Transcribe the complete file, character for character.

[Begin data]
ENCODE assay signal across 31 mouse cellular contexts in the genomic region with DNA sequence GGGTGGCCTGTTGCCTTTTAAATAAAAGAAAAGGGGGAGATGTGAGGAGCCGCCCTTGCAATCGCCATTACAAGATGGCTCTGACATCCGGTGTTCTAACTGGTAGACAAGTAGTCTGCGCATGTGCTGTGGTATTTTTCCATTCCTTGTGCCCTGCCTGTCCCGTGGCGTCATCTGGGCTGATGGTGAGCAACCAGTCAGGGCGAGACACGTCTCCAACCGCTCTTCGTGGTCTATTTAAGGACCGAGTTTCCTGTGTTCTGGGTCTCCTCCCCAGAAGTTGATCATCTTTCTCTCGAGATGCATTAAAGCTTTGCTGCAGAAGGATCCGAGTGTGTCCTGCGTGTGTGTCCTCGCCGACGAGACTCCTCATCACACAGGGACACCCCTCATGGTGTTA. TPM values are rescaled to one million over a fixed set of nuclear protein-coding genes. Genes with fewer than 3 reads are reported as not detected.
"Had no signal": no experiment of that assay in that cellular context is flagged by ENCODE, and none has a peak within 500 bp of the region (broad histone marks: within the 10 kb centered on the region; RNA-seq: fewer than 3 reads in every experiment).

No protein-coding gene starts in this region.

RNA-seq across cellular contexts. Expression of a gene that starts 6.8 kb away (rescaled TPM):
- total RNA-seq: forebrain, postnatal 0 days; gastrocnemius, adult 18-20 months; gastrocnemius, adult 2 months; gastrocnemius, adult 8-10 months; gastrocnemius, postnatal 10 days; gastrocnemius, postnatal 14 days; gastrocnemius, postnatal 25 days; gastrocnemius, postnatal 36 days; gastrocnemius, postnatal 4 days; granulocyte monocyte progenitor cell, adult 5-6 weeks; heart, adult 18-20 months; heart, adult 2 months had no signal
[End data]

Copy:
ENCODE assay signal across 31 mouse cellular contexts in the genomic region with DNA sequence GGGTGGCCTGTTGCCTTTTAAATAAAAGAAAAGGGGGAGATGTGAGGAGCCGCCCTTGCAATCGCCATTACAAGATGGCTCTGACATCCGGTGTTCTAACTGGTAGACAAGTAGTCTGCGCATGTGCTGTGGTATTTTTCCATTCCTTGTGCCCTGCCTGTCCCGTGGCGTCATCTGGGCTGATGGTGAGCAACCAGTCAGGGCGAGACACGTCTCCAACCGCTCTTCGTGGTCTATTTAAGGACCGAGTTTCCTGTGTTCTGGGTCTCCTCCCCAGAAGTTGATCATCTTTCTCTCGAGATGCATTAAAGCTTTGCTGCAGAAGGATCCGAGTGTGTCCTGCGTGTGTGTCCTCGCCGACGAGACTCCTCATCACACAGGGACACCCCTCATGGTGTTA. TPM values are rescaled to one million over a fixed set of nuclear protein-coding genes. Genes with fewer than 3 reads are reported as not detected.
"Had no signal": no experiment of that assay in that cellular context is flagged by ENCODE, and none has a peak within 500 bp of the region (broad histone marks: within the 10 kb centered on the region; RNA-seq: fewer than 3 reads in every experiment).

No protein-coding gene starts in this region.

RNA-seq across cellular contexts. Expression of a gene that starts 6.8 kb away (rescaled TPM):
- total RNA-seq: forebrain, postnatal 0 days; gastrocnemius, adult 18-20 months; gastrocnemius, adult 2 months; gastrocnemius, adult 8-10 months; gastrocnemius, postnatal 10 days; gastrocnemius, postnatal 14 days; gastrocnemius, postnatal 25 days; gastrocnemius, postnatal 36 days; gastrocnemius, postnatal 4 days; granulocyte monocyte progenitor cell, adult 5-6 weeks; heart, adult 18-20 months; heart, adult 2 months had no signal